Archive for May, 2008

The Next Big Botanical Thing?

Thursday, May 29th, 2008

Animal plant gardens have appeared at several zoos and botanical gardens. What seven year old can resist a planting of elephant ear, staghorn fern, lizard tail and the like? Glasshouse Works offers dozens of “zoomorphic plants,” including tapeworm grape and chicken gizzard plant. Eeewww! 

Invasive Truffle

Thursday, May 29th, 2008

A paper in the journal New Phytologist has truffle aficionados in a panic. Written by Claude Murat from the Dipartimento di Biologia Vegetale dell’Università di Torino and his colleagues, it documents the recent discovery of the aggressive Chinese black truffle, Tuber indicum, at an Italian truffle plantation. “We dread that T. indicum will spread all over Europe and crowd out T. melanosporum and perhaps other truffle species,” Murat told Science News. Lovers of the fungal lumps, underground reproductive structures that fetch astronomical prices in gourmet markets, turn up their noses at the Chinese species, considered much less flavorful and aromatic than European natives like the Périgord black truffle, T. melanosporum, and the even more precious Piedmont white truffle, T. magnatum. The record price of a single white truffle, $330,000, was set in December 2007, for a 3.3-pound specimen unearthed near Pisa by Luciano Savini and his dog Rocco.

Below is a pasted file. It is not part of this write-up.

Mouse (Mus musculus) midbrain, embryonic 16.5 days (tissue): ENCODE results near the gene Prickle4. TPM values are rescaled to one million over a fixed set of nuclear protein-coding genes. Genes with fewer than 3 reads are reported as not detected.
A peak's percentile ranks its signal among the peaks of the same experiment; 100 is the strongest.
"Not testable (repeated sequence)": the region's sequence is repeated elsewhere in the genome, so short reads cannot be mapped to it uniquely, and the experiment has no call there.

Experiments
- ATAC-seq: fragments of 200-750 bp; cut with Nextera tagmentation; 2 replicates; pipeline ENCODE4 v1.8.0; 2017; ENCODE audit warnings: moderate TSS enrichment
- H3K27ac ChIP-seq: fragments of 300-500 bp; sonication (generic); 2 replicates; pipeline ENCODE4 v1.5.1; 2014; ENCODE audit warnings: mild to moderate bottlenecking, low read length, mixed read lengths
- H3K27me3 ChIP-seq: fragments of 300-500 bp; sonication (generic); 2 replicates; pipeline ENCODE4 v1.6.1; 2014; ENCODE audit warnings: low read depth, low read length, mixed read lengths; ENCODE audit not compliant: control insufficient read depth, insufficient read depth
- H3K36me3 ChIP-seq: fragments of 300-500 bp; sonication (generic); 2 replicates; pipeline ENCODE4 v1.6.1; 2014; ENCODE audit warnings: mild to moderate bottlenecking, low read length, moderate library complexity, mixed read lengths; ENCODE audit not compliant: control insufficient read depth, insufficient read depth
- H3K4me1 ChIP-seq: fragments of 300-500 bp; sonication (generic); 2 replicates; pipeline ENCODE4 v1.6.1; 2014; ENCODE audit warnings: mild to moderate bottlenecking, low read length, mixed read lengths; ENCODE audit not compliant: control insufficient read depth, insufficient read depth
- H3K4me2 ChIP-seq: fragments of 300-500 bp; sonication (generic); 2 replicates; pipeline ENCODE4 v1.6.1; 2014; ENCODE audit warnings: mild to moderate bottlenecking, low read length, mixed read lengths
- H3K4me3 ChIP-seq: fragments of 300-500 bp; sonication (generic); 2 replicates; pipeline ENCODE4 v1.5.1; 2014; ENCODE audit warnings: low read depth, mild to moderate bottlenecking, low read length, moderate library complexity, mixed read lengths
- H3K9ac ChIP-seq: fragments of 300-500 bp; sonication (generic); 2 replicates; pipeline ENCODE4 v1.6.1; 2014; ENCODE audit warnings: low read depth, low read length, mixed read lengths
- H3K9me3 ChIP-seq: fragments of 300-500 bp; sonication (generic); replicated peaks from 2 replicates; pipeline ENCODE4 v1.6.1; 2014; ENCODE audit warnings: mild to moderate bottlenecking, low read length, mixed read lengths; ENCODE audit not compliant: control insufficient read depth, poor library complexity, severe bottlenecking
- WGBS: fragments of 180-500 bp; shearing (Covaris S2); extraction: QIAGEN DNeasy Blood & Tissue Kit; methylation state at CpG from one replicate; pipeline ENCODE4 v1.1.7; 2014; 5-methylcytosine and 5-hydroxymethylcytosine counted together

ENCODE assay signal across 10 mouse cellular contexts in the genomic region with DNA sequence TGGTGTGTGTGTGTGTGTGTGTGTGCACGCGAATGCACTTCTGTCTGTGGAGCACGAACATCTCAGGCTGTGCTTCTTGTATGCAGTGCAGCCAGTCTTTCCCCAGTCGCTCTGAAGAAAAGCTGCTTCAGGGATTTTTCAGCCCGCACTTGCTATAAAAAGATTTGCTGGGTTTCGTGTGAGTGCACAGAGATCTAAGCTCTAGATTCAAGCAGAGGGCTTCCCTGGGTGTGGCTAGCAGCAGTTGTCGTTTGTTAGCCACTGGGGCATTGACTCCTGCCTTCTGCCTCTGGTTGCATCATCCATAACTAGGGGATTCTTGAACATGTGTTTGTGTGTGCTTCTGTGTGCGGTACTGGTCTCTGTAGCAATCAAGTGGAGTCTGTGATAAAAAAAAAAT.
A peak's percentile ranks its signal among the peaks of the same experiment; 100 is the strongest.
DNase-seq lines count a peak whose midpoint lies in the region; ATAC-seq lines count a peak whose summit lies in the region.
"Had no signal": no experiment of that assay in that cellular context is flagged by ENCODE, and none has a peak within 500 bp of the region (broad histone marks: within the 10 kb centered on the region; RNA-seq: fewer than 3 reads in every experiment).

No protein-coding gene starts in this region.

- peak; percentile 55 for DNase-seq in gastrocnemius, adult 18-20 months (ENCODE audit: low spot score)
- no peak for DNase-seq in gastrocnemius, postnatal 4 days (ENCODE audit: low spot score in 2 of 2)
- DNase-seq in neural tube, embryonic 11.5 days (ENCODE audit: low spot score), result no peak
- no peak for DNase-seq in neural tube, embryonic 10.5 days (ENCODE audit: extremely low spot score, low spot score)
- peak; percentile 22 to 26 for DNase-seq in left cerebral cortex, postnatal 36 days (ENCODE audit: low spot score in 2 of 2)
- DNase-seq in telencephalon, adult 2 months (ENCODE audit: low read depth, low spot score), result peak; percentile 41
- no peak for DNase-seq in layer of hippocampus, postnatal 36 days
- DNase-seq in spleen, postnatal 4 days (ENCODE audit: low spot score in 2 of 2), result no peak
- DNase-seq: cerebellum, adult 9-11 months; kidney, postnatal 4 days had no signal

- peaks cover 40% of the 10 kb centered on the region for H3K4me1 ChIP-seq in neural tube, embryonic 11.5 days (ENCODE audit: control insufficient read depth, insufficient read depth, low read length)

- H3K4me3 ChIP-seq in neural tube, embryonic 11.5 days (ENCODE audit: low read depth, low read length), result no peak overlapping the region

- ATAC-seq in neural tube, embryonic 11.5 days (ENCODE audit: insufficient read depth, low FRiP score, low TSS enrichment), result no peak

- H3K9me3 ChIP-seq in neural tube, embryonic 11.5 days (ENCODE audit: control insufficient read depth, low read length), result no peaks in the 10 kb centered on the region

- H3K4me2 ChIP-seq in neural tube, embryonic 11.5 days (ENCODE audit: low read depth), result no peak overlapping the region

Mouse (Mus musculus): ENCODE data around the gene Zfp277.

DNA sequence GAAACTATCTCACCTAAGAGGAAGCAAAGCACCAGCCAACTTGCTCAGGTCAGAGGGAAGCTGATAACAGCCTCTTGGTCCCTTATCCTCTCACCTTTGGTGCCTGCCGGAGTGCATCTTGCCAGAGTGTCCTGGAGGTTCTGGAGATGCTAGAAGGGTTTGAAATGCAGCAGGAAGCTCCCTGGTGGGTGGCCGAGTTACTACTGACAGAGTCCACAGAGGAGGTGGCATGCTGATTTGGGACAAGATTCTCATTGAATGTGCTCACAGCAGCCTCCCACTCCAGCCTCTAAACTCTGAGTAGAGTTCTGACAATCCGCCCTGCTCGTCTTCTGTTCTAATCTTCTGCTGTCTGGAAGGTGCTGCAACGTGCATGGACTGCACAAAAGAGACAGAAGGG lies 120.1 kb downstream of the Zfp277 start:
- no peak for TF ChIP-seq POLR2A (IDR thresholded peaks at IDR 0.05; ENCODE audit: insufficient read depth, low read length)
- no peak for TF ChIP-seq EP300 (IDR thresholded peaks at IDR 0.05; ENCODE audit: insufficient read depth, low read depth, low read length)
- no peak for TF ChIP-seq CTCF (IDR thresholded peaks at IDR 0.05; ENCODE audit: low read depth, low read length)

They’re not Just for Ewoks Anymore

Wednesday, May 21st, 2008

I thought my obsession with treehouses was bad — I’ve been fantasizing about treehouses since I first saw Swiss Family Robinson as a kid — but the design mavens at Inhabitat have really been bitten by the bug. This roundup of their favorite treehouse finds over the past few years ranges from a glowing Japanese lantern-like structure nestled among fir trees on Lake Muskoka, Ontario to two Buckminster Fuller-inspired geodesic domes linked by a canopy walk.